“…and Jesus became indignant”
Some years ago a TV commercial for AT&T depicted a young Mother in the kitchen hurriedly preparing breakfast for her little ones. One of the children pleads, “Can we go to the beach today?” and Mom’s quick reply is, “No, sweetheart, I have a meeting with an important client today.” Spontaneously, the child responds, “When do I get to be a client?” Of course the next clip is from the beach, where Mom is conducting her business from her AT&T cell phone!
In today’s Gospel the disciples decide that Jesus’ time and energy is too precious to be spent with little children. And Luke then tells us that Jesus became indignant. It’s not the only time we hear of Jesus’ exasperation.
Remember the episode when Jesus overturns tables in the temple? We are told it wasn’t merely tables and doves and coins that he was upending, but the entire religious system of his day… In the first chapter of Isaiah, God tells us that burnt offerings and animal sacrifice disgust God! Instead, we are told to “…make justice your aim: redress the wronged, hear the orphan’s plea, defend the widow.”
Jesus also gets indignant when the table crowd seeks to condemn the woman who anoints Jesus with aromatic oil shortly before his death. There is a pattern here; Jesus is always protecting the dignity of the human person… especially the least, the last, and the lost. Children included.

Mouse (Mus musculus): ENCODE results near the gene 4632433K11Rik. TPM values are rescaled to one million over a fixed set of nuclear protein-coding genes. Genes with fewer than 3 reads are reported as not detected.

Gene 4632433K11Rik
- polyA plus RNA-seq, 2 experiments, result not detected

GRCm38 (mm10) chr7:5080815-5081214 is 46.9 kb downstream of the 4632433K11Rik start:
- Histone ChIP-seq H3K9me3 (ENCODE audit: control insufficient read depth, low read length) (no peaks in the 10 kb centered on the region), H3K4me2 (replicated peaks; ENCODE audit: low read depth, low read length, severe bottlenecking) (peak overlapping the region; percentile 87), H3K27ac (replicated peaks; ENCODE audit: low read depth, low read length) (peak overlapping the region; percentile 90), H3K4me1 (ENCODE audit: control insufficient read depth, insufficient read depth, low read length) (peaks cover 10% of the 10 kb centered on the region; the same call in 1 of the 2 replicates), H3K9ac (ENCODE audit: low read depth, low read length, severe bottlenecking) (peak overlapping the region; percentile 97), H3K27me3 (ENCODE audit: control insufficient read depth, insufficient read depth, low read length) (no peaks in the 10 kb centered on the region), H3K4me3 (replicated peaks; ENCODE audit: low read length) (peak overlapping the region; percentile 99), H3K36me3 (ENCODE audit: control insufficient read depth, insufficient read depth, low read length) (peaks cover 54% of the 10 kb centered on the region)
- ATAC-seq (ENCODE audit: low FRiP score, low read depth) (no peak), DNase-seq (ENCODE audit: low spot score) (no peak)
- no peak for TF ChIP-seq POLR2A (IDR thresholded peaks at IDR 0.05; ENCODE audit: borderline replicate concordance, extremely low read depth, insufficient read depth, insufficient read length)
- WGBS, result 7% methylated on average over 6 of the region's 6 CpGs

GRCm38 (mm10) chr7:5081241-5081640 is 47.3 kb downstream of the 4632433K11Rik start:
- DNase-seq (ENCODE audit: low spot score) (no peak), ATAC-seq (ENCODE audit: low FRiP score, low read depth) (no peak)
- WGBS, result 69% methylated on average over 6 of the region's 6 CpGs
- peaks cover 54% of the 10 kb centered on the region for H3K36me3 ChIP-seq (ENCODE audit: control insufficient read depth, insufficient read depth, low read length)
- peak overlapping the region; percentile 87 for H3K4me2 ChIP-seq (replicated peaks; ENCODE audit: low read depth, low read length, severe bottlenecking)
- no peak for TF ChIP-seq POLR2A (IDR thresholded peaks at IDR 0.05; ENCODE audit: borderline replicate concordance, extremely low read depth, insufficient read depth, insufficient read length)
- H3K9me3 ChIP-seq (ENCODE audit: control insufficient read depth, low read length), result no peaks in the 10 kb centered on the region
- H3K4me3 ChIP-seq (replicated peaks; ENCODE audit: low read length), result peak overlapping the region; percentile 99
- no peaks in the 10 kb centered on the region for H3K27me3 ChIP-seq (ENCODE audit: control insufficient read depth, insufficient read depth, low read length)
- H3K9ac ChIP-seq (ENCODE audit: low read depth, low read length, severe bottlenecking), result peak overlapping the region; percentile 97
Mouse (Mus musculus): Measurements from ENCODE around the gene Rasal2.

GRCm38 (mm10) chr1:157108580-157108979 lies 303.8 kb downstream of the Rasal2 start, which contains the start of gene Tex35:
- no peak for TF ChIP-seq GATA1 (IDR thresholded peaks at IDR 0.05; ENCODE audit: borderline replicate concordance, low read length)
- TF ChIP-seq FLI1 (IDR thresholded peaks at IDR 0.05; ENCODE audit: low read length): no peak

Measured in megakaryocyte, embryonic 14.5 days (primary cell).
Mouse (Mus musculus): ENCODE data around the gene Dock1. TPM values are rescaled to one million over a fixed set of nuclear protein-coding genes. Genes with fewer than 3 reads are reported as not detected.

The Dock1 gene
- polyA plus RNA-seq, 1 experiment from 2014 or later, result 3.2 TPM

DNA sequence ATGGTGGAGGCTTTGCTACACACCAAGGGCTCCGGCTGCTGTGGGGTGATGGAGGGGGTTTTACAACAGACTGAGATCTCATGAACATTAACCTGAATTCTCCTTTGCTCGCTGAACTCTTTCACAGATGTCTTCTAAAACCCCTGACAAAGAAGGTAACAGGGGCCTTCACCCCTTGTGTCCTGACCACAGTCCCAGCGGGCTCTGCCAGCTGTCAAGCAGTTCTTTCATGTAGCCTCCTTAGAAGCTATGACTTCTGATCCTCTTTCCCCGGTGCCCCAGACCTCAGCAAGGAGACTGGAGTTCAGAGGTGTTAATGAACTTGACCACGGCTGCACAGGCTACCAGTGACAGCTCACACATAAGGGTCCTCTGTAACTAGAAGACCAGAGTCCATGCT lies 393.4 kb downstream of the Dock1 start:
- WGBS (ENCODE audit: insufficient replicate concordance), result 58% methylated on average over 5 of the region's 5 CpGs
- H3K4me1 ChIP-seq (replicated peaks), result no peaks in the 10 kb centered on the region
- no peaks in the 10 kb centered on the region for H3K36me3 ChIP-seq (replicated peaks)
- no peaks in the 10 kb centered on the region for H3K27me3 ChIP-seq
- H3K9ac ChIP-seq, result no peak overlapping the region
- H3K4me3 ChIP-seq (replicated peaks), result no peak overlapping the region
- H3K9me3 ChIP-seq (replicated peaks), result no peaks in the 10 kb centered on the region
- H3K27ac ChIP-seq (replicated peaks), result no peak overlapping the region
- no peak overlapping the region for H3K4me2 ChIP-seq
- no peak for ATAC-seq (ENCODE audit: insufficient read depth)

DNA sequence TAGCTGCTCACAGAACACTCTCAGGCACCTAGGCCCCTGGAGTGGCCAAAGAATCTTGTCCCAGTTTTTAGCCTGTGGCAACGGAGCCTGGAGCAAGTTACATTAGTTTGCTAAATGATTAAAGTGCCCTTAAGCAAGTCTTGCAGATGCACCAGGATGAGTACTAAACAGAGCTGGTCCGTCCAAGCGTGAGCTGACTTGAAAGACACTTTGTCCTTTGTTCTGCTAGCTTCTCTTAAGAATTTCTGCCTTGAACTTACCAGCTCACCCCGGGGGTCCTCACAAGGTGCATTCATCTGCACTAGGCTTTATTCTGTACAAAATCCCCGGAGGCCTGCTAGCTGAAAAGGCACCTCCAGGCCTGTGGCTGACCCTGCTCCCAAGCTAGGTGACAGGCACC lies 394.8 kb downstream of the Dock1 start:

Today, with countless threats to immigrants, refugees, government safety nets for the poor, and the environment, …we, too must be indignant, we, too, must “read the signs of the times” (Matthew 16:3). Last week, San Diego Bishop Robert McElroy spoke,
“Always find your foundation for reflection and action in the fullness of empirical reality…This is an especially important anchor for us, in an age in which truth itself is under attack. Now we come to a time when alternate facts compete with real facts, and whole industries have arisen to shape public opinion in destructively isolated and dishonest patterns. The dictum “see clearly the situation” has seldom been more difficult in our society in the United States.”
And Jesus became indignant.
Fr. Jack Conley, C.P. is a member of the Passionist formation community at Catholic Theological Union in Chicago.